Hank Williams III could have taken the gold paved, easy road and made a comfortable living as a traditional country artist. With both his father and grandfather, highly regarded as country music legends, Hank III could have just played it safe, and Nashville would have opened their arms and wallets. However, Hank III wanted nothing to with playing it safe, he instead went off the beaten path and created his own unorthodox career path and “hellbilly” musical style. It was difficult at first and resulted in many disagreements with his record label Curb Records and with fans demanding that he sound more like his father and grandfather. But, Hank III is a true musical outlaw and he was never going to conform to anyone’s demands, but his own.
Over his decade long career, Williiams III has developed a unique style of music, mixing in elements of country, metal, rock and punk. As a result, he has developed a very loyal, diverse fan base that consist of music fans ranging between the age of 18-80. Last year his contact with Curb records ended, and Williams III was finally free to do whatever he wanted. And on September 6, 2011 he did what no other artist has ever done before, he released three different CDs, all with different styles of music.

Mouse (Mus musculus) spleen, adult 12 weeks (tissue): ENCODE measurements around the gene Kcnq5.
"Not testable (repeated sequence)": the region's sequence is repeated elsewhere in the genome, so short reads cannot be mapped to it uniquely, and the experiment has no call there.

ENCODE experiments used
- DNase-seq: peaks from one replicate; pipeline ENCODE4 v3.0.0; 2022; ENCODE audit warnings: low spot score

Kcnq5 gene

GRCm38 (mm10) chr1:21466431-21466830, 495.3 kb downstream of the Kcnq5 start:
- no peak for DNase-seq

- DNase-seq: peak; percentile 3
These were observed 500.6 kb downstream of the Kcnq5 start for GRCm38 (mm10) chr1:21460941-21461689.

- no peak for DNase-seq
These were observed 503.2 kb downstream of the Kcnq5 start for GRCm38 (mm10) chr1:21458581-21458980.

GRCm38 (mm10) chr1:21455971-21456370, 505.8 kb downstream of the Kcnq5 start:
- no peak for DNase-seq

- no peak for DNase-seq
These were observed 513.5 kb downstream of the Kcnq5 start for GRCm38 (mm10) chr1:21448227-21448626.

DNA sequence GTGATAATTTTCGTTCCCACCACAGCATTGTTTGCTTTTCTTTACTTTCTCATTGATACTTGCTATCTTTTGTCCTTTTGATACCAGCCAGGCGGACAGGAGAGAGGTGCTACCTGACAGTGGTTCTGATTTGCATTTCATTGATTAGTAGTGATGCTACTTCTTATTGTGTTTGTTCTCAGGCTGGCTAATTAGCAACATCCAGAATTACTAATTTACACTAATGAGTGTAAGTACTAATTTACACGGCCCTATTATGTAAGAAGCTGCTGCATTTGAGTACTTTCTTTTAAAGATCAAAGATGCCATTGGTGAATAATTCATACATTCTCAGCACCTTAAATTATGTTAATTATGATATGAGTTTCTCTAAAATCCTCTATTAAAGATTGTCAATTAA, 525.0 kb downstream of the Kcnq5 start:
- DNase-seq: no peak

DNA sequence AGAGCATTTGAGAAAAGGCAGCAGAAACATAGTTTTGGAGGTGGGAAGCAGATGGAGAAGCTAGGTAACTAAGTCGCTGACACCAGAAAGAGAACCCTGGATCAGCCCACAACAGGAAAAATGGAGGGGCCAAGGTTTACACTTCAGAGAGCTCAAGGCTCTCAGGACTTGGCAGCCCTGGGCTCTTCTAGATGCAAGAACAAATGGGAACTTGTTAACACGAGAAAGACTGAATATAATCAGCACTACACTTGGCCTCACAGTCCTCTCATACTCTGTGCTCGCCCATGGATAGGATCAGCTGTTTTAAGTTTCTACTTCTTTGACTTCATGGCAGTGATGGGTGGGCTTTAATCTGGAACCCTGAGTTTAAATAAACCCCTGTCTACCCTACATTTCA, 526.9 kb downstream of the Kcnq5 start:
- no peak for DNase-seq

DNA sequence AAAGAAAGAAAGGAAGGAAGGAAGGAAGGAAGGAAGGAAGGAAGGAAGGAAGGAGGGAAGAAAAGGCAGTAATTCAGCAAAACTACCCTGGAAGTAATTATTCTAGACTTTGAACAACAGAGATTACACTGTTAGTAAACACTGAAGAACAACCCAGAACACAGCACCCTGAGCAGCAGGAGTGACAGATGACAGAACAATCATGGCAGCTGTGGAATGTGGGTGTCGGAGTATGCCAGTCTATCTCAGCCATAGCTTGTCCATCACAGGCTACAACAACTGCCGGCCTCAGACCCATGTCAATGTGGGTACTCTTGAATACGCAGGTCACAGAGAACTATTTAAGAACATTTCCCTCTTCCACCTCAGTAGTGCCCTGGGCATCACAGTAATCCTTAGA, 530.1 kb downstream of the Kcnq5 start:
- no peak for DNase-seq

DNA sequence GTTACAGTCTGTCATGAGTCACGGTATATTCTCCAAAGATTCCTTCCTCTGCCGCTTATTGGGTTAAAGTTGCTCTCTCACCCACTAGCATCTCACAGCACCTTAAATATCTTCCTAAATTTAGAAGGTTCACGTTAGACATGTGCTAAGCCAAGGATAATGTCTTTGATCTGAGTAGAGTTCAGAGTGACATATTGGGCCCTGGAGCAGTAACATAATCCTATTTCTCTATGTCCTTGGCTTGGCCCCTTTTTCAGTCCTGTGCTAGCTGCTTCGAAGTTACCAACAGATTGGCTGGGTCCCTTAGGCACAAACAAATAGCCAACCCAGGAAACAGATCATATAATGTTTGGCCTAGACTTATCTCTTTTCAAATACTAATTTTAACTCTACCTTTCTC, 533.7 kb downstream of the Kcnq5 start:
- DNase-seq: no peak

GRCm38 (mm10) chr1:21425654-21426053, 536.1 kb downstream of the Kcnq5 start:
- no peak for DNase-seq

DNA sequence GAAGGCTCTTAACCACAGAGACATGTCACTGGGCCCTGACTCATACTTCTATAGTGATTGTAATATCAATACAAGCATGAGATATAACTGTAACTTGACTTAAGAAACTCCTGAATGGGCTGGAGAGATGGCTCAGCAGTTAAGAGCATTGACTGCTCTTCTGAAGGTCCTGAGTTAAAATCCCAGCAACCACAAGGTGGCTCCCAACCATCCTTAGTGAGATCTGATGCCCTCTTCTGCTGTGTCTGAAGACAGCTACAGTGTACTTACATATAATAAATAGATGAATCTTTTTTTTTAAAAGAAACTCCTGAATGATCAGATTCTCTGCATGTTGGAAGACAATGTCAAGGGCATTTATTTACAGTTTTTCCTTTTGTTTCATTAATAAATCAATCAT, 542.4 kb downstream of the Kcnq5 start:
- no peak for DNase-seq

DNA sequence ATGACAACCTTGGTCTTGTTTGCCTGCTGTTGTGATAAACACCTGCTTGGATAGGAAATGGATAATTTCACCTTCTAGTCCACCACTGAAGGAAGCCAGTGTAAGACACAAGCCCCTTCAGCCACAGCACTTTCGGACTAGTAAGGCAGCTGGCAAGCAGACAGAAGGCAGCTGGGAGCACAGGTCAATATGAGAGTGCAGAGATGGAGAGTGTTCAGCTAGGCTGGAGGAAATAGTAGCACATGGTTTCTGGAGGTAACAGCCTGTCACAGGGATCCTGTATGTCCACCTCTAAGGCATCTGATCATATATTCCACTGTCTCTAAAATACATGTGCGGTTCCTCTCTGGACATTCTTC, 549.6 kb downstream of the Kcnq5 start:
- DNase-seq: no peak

What follows is an exclusive RMS interview with Hank Williams III. During this interview, we discussed his upcoming tour, his new releases and much more.
RockMusicStar: Today is the eve of Johnny Cash’s 80th birthday. Do you have any plans to celebrate this occasion?
Hank Williams III: What I do for any musician, that I admire, is I light a candle, light some sage and listen to their music. And appreciate what they left behind. I do that for every one from my grand dad, to Johnny Cash, to any of my rock heroes. That is just the way I do it, man. It’s always been like that.
RockMusicStar: You are gearing for a major tour next week, is this a stressful time for you, getting everything together for a tour?
HW3: It’s always stressful. If I just had to grab an acoustic guitar and just get on the bus, then yeah it wouldn’t be stressful at all. But, it ain’t like that at all. It’s getting all of the gear, getting all of the merch, getting the crew of twelve people together. Figuring out who is going and who is not. Trying to keep the band rehearsed. There are all kind of aspects to it. I don’t have a secretary or management or any of that stuff. But it is also exciting and stressful and all sorts of different emotions wrapped up in one thing.
RMS: Have you ever thought about getting a manager?
HW3: I had four of them. My take is that manager’s kind of,…. not all of them, but most of them, try to sell you out. They try to get the biggest and best business deal for themselves. I’ve always been stubborn and independent, fighting for the working man, keeping my ticket prices low. Every manager that I’ve had, has cost me more money that anything else. I had to file bankruptcy because of managers.
RMS: No shit.
HW3: Yeah, as Henry Rollins told me, he said, “All you need is a distribution company. You have a good work ethic. You tour, so all you need is a booking agent.” So, he right, that really all I need.